Posted by ErnieD | Report as abusive

S&P and Moody’s are clearly completely incompetent, and no one should base any investment decisions on the random series of letters they apply to bonds. — Felix Salmon

So classic. I love it.

Posted by fixedincome | Report as abusive

So what’s the alternative to the random series of letters they apply to bonds ? I see two possibilities.

1) a public ratings agency (*not* a public option). Have the SEC rate bonds.

2) Use the prices of CDSs. Now I don’t think regulations can refer to the market prices of CDSs, which shoot up in a panic causing banks to have to liquidate assets justifying the panic. However, if Goldman Sachs were willing to issue CDS on 10% of the securities at a price typical of CDS on AAA corporate bonds, I’d be willing to buy them (Provided Goldman Sachs promised not to buy CDS on 20% etc).

The point is that as noted by MarshalN only a few big firms have the muscle to rate. We have learned it is unwise to trust raters who don’t put their money where there mouths are. Very few big firms have enough money to put where the major mouth investors respect from raters is.

This will not be cheap. If to issue a security that pension funds can buy, you have to find some entity willing to insure 10% of it (with guarantees that they don’t hedge that risk) then it will be very costly to issue a security.

That’s life. In the real world you don’t get something for nothing and rarely get something hugely valuable for almost nothing. For decades we got immensely valuable ratings from Moody’s, S&P and Fitch for almost nothing. Our luck has run out and it’s time to face reality as it almots always is.

A public rating agency would be better unless and until another George Bush is elected President. But I mean it would be socialism and we can’t have that.

Posted by robertwaldmann | Report as abusive

uh the reference to a public option and my use of “there” for “their” were both snark aimed at Matt Yglesias. I no how to spell (he’s lying).

Posted by robertwaldmann | Report as abusive

perhaps, if the expense of performing due diligence on that type of asset is too high, that the market for that type of asset can disappear. It’s not as if structured debt products are essential to society.

Posted by rootless_e | Report as abusive


It used to be that bonds were relatively simple (although not easy) where they were really just an extension of going to the bank and applying for a loan. The analysis was fairly similar where many buyers could go through the financial analysis to see if the bond was likely to be paid back.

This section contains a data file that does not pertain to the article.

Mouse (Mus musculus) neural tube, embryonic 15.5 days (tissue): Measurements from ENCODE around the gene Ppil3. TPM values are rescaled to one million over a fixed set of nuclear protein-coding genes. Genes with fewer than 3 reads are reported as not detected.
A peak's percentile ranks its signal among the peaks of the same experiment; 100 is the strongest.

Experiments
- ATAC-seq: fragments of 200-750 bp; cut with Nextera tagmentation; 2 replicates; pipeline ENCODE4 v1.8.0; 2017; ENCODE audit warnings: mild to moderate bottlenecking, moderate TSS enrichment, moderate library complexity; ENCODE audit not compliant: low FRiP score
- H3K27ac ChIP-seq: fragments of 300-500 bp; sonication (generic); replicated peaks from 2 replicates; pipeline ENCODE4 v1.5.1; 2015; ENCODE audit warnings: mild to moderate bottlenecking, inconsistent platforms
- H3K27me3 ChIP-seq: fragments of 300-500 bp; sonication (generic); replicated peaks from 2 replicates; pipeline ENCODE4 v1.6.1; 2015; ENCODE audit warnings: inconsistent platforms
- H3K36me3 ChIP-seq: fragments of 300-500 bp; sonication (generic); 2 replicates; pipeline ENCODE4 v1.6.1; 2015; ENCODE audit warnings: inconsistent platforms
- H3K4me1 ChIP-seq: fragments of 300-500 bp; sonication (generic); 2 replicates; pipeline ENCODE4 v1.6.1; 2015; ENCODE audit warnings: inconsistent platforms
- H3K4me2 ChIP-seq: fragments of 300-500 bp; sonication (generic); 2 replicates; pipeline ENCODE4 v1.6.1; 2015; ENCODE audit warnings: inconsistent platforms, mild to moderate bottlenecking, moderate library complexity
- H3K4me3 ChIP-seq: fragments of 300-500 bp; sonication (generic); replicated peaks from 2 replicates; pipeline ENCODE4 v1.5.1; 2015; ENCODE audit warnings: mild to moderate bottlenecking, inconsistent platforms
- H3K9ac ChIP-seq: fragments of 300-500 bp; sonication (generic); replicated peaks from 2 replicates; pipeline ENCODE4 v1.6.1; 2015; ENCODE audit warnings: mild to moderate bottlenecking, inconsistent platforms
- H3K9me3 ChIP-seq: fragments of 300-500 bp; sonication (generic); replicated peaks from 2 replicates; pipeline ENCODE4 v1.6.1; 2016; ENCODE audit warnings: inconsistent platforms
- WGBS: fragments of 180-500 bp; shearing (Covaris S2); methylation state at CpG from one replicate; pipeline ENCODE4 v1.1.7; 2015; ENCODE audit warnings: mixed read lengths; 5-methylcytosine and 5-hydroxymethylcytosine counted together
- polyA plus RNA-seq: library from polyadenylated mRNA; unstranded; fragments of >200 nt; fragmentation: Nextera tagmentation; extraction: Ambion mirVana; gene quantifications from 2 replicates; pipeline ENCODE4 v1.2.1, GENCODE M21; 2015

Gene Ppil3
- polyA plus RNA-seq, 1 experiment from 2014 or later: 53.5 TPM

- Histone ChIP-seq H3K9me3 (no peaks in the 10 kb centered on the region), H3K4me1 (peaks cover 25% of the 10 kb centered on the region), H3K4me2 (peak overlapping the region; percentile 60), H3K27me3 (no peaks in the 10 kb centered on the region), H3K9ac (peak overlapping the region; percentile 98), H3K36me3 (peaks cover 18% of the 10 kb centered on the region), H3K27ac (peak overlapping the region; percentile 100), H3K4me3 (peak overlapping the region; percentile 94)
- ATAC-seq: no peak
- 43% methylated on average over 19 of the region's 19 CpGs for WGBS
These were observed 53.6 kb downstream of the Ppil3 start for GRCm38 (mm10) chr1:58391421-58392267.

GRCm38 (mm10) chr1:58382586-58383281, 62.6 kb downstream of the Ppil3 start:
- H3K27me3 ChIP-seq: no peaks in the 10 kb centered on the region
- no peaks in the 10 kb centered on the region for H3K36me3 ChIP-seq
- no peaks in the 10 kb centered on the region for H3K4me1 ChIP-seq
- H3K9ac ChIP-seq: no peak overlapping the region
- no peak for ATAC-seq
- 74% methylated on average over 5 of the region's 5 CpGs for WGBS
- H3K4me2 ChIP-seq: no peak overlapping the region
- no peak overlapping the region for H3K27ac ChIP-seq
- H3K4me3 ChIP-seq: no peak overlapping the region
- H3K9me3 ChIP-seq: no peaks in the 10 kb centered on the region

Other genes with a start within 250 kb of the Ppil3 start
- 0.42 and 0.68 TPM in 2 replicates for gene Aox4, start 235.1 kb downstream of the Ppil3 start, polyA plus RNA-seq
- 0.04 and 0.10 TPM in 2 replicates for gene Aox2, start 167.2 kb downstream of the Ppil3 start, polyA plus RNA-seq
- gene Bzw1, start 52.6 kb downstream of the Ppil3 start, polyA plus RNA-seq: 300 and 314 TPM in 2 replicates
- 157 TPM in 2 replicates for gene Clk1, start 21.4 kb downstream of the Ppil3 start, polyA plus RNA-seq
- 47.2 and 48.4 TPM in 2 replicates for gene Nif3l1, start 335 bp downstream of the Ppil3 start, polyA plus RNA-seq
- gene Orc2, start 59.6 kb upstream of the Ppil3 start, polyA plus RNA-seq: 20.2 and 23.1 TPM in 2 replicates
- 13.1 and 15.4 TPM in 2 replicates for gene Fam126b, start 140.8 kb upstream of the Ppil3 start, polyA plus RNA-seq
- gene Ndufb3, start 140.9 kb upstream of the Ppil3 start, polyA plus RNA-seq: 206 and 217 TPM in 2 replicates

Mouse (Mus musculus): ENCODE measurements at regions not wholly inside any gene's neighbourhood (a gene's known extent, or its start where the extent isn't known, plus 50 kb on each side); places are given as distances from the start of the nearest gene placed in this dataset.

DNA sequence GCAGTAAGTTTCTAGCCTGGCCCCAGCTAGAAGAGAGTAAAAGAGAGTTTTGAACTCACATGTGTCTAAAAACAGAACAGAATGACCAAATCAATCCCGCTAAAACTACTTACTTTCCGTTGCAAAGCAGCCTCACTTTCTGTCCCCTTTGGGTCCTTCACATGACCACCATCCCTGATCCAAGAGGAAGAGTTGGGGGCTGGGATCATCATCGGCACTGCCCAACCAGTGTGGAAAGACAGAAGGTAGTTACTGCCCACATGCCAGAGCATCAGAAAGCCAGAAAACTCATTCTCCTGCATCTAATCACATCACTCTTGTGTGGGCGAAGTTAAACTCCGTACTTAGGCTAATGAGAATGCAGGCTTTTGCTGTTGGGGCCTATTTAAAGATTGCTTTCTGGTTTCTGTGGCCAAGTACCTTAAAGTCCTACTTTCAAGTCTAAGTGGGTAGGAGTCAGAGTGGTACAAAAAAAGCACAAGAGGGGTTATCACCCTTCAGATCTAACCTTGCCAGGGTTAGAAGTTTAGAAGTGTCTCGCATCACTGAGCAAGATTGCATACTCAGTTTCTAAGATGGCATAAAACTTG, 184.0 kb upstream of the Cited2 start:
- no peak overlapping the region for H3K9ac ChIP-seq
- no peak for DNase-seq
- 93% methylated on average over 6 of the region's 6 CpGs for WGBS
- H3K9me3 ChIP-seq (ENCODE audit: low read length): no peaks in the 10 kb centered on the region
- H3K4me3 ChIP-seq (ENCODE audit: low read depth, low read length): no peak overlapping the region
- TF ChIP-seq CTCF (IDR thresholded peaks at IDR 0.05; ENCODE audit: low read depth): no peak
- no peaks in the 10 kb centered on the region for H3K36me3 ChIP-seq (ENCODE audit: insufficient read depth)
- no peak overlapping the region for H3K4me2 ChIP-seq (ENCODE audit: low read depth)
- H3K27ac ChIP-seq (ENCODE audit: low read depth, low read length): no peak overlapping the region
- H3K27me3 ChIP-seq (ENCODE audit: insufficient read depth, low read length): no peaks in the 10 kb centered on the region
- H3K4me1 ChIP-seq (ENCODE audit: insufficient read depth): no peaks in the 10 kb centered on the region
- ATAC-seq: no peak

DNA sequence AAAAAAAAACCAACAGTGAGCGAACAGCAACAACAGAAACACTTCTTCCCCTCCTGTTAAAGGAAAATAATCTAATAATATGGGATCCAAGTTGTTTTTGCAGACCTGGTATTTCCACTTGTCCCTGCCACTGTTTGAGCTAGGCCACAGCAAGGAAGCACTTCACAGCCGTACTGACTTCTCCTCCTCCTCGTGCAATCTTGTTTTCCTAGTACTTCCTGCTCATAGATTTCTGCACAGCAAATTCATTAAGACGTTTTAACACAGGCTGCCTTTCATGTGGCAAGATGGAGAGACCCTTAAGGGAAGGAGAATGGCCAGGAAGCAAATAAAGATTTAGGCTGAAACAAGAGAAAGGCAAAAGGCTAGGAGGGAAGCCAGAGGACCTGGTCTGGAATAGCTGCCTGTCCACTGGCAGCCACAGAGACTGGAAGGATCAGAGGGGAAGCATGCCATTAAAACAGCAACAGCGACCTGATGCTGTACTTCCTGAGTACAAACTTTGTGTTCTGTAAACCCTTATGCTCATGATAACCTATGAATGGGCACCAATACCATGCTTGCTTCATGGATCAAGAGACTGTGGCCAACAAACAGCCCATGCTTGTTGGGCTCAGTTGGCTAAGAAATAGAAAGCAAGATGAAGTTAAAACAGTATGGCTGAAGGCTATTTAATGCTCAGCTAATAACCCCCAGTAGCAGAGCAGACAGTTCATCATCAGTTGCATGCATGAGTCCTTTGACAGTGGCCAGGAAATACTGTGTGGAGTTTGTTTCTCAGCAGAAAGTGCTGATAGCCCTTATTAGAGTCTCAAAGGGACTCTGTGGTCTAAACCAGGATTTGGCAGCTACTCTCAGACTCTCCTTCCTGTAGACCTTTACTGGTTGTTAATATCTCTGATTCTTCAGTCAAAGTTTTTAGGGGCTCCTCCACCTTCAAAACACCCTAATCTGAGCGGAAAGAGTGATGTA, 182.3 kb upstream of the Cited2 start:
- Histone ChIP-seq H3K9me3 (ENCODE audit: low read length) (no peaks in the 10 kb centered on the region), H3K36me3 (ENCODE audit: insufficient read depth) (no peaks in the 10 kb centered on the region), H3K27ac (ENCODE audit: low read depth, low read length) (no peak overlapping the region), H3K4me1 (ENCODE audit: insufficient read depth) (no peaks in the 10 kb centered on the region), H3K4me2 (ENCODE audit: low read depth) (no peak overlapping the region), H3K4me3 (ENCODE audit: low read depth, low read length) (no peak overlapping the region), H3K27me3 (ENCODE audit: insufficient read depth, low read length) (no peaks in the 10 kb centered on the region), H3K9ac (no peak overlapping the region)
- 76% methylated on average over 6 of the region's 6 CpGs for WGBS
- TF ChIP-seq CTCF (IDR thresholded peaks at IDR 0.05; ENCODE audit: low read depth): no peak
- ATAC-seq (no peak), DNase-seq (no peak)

However, the securities market has now created all of these Frankenstein monsters that only exist because of the ratings agencies. Without AAA ratings, those securities could not survive and see the light of day. The rating agencies either need to do their job or be made irrelevant.

The buyers also need to do more work on what securities should be bought and which ones should not. It seems like the accounting rules have been set up to give the buyers a free pass on having to do their own homework. We are now paying the price.

Posted by ErnieD | Report as abusive

Exactly. There is no reason why pension funds and banks should be considered to have done fiduciary duty when they purchase products that they don’t understand on the basis of ratings that they have every reason to know are meaningless. Let them put the money into government bonds.

Posted by rootless_e | Report as abusive

It seems to me that calls to “fire the stupid” buy-side managers are missing the point. Those guys face the same moral hazard issues as everyone else in the system, participating in the upside but only being fired on the downside. Naturally, they make the riskiest investments allowed; that doesn’t mean they are fooled.

Let the market measure the risk; yes, that would be nice. But check out this Kamakura analysis of DTCC corporate CDS data: http://kamakuraco.com/Company/ExecutiveP rofiles/DonaldRvanDeventerPhD/KamakuraBl og/tabid/231/EntryId/195/Corporate-Credi t-Default-Swaps-and-Non-Dealer-Trading-V olume.aspx. Of about 2,000 reference names, only 72 had daily non-dealer volumes over 5 trades in the period examined. Inter-dealer trades accounted for about 5/6 of total volumes. Sure, that’s miles better than an agency rating, but there is still plenty of scope for the handful of broker-dealers to mess with the market (JPM had over half the market share, the top 5 over 97%.)

Also, you have to do something to break the feedback loop between investor demand and credit rating. Otherwise, you will wind up with RMBS redux: investment will drive down spreads, thus validating itself, until one day it suddenly doesn’t.

Posted by Greycap | Report as abusive